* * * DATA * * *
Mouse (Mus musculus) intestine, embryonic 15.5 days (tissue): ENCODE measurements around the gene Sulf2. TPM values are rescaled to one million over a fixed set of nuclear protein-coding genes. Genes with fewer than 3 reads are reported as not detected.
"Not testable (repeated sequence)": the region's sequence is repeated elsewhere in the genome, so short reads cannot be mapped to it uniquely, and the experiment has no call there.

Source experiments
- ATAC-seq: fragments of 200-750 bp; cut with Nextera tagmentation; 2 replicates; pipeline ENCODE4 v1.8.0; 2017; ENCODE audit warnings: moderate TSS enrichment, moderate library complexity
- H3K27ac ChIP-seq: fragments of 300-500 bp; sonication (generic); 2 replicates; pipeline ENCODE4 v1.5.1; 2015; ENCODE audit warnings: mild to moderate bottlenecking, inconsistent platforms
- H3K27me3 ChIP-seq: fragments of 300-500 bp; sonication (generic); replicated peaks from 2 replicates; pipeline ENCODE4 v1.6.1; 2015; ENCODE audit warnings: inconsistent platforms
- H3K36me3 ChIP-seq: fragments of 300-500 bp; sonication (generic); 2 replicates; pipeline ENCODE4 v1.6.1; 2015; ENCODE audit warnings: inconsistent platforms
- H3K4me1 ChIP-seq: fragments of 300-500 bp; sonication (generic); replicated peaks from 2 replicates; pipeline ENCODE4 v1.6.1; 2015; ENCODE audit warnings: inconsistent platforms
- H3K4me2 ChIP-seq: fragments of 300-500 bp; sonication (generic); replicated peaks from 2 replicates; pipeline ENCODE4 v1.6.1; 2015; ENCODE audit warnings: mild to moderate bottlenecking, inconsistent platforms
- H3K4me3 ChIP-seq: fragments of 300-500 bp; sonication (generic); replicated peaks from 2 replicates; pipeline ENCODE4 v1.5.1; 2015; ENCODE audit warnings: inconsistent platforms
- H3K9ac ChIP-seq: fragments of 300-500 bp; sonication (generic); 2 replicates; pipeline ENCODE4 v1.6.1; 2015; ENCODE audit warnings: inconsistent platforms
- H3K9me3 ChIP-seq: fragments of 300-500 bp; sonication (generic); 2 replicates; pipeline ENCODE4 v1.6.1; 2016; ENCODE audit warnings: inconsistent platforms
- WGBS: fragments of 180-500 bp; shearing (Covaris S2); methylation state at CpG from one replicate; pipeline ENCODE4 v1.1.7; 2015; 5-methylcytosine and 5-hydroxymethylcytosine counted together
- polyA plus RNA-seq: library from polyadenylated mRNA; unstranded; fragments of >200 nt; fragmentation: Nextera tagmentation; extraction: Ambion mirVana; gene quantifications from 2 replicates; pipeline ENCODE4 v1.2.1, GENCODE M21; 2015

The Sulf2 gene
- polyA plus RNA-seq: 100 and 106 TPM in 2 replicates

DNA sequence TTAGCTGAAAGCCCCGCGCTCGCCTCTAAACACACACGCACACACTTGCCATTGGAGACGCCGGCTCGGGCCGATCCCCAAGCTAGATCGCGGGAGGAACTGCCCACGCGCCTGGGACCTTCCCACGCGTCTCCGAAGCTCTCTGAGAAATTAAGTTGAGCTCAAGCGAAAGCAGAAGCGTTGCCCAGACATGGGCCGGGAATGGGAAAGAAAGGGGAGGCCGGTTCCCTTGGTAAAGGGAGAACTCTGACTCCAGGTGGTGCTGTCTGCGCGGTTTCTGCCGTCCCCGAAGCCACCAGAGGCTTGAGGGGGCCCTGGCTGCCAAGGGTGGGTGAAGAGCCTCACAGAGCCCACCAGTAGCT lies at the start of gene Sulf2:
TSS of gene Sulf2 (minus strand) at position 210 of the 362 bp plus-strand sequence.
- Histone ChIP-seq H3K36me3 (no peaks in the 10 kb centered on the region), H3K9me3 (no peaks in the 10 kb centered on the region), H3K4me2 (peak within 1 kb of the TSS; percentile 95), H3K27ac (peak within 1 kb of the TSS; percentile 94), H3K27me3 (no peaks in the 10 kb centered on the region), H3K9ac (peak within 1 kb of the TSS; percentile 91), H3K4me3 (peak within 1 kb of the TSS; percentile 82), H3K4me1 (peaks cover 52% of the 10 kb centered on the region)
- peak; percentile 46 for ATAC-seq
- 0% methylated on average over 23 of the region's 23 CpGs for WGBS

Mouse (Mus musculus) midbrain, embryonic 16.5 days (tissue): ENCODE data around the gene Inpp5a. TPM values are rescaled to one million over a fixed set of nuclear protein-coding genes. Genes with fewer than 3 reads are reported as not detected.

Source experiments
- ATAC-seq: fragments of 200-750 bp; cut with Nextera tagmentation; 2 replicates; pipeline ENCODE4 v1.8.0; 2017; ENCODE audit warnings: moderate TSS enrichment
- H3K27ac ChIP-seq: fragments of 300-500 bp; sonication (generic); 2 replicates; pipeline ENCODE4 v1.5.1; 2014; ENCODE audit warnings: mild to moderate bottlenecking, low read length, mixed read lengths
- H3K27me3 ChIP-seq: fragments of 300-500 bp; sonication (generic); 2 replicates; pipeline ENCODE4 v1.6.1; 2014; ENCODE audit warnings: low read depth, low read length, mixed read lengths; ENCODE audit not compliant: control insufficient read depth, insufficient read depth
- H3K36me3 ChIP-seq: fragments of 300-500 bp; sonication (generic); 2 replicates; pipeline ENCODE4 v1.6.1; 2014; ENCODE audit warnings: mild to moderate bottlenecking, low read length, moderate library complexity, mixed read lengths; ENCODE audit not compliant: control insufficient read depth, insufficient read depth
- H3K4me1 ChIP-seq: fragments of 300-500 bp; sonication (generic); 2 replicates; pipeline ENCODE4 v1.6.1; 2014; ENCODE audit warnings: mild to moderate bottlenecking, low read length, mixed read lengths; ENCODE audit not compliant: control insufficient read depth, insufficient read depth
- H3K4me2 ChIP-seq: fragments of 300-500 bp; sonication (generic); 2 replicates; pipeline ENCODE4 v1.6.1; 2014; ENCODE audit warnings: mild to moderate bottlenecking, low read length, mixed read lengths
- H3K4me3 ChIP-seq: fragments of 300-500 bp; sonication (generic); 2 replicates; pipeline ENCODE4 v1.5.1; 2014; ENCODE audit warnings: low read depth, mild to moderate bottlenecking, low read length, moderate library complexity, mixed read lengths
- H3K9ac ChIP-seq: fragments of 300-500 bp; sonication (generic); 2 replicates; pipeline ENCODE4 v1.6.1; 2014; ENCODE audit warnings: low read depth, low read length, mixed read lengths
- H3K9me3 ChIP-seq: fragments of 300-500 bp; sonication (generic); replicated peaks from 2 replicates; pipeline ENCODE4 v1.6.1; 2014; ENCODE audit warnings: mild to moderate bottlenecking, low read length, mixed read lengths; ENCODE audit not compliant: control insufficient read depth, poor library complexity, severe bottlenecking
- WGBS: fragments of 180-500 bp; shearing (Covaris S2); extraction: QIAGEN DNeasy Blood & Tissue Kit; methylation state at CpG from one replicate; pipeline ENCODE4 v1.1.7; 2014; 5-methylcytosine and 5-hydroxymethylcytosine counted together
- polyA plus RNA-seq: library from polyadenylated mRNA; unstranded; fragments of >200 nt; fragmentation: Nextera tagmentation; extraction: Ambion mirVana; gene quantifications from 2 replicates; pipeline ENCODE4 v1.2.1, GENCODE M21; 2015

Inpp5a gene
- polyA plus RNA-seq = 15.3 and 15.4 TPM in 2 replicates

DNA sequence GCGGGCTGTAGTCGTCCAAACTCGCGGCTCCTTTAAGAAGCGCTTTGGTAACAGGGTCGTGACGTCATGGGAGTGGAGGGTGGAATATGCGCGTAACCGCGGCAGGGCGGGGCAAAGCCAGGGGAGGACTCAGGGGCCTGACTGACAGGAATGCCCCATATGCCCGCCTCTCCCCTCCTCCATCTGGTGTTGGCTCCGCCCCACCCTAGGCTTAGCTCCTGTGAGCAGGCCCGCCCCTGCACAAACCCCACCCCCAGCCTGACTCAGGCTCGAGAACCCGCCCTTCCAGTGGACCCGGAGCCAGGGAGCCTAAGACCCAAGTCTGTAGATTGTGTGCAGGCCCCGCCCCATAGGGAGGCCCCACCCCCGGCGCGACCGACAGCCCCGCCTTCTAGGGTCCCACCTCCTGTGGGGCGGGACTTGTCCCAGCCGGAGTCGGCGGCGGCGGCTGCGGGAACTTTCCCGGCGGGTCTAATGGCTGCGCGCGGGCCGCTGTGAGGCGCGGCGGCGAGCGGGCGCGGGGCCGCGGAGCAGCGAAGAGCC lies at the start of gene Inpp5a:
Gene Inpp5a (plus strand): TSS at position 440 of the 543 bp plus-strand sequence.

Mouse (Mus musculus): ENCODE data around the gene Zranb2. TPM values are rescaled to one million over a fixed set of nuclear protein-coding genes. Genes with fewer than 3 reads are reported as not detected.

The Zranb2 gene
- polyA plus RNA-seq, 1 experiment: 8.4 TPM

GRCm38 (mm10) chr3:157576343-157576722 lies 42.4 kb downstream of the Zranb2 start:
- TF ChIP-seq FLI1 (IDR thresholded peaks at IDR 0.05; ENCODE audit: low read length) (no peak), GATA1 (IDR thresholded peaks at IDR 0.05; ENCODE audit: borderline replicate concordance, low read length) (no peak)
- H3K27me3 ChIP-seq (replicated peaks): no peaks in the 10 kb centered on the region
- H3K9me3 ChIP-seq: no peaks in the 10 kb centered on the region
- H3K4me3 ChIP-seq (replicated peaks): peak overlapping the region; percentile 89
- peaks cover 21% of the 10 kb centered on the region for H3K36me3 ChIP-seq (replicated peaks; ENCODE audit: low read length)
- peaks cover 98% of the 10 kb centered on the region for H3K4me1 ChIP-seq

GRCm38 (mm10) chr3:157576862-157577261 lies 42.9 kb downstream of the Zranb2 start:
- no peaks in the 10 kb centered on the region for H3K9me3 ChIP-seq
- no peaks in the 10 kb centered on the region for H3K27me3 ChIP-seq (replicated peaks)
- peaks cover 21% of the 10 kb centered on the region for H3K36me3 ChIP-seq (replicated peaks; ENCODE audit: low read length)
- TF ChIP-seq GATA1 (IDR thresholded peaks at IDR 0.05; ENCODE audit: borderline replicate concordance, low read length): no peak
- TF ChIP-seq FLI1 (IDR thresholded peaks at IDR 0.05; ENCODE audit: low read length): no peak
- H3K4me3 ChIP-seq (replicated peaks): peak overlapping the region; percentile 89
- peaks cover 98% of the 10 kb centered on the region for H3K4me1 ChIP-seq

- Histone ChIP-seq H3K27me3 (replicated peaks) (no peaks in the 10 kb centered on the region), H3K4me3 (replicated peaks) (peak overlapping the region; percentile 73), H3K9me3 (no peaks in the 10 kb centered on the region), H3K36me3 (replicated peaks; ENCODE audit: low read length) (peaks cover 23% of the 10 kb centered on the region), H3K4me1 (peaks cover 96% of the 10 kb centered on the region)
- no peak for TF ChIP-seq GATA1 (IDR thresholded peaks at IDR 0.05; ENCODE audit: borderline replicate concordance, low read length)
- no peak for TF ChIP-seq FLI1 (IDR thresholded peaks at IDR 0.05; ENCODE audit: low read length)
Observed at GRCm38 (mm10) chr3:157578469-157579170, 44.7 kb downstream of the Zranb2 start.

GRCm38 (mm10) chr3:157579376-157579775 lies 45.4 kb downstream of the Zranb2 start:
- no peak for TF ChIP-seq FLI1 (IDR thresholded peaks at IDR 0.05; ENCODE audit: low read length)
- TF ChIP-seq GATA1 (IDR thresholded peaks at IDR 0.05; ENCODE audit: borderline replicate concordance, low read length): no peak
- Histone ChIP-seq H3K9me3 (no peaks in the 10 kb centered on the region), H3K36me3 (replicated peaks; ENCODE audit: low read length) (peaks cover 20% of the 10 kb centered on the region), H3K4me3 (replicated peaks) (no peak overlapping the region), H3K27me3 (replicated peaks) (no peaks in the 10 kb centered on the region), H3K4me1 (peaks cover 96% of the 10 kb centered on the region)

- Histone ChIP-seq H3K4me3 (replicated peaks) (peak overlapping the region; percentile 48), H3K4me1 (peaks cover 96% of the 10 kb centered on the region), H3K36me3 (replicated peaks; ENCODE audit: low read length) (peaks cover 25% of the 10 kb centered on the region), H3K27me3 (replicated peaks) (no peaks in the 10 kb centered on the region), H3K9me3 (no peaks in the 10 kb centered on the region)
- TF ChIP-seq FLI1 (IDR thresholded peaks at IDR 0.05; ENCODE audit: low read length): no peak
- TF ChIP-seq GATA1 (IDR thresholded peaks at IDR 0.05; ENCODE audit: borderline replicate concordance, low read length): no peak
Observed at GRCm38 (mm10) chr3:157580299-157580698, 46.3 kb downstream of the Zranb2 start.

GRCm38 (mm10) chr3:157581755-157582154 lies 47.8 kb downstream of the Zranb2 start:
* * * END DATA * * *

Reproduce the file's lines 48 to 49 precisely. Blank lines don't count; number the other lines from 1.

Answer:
- peaks cover 98% of the 10 kb centered on the region for H3K4me1 ChIP-seq

GRCm38 (mm10) chr3:157576862-157577261 lies 42.9 kb downstream of the Zranb2 start: